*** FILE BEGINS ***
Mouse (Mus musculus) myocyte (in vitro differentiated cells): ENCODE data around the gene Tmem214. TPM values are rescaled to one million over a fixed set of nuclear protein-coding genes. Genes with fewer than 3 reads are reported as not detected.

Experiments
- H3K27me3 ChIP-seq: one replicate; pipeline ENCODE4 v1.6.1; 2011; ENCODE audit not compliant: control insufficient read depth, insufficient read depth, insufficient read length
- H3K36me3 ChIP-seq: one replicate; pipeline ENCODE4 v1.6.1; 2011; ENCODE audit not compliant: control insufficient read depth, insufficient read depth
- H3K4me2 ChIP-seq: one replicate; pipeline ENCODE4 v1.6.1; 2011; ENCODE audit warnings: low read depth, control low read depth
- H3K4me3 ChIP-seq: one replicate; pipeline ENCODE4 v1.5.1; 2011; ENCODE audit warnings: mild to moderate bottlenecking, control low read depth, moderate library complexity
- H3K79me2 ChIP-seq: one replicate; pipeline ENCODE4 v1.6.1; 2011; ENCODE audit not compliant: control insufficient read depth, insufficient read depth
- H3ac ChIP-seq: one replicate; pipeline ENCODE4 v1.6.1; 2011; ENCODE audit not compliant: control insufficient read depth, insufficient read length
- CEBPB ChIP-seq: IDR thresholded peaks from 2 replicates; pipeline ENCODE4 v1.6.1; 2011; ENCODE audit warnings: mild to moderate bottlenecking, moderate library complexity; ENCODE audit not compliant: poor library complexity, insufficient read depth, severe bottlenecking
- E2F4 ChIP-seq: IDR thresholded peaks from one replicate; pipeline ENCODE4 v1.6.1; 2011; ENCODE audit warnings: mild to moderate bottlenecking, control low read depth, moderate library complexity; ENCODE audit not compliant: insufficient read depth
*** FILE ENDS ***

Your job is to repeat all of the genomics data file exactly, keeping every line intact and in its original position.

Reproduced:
Mouse (Mus musculus) myocyte (in vitro differentiated cells): ENCODE data around the gene Tmem214. TPM values are rescaled to one million over a fixed set of nuclear protein-coding genes. Genes with fewer than 3 reads are reported as not detected.

Experiments
- H3K27me3 ChIP-seq: one replicate; pipeline ENCODE4 v1.6.1; 2011; ENCODE audit not compliant: control insufficient read depth, insufficient read depth, insufficient read length
- H3K36me3 ChIP-seq: one replicate; pipeline ENCODE4 v1.6.1; 2011; ENCODE audit not compliant: control insufficient read depth, insufficient read depth
- H3K4me2 ChIP-seq: one replicate; pipeline ENCODE4 v1.6.1; 2011; ENCODE audit warnings: low read depth, control low read depth
- H3K4me3 ChIP-seq: one replicate; pipeline ENCODE4 v1.5.1; 2011; ENCODE audit warnings: mild to moderate bottlenecking, control low read depth, moderate library complexity
- H3K79me2 ChIP-seq: one replicate; pipeline ENCODE4 v1.6.1; 2011; ENCODE audit not compliant: control insufficient read depth, insufficient read depth
- H3ac ChIP-seq: one replicate; pipeline ENCODE4 v1.6.1; 2011; ENCODE audit not compliant: control insufficient read depth, insufficient read length
- CEBPB ChIP-seq: IDR thresholded peaks from 2 replicates; pipeline ENCODE4 v1.6.1; 2011; ENCODE audit warnings: mild to moderate bottlenecking, moderate library complexity; ENCODE audit not compliant: poor library complexity, insufficient read depth, severe bottlenecking
- E2F4 ChIP-seq: IDR thresholded peaks from one replicate; pipeline ENCODE4 v1.6.1; 2011; ENCODE audit warnings: mild to moderate bottlenecking, control low read depth, moderate library complexity; ENCODE audit not compliant: insufficient read depth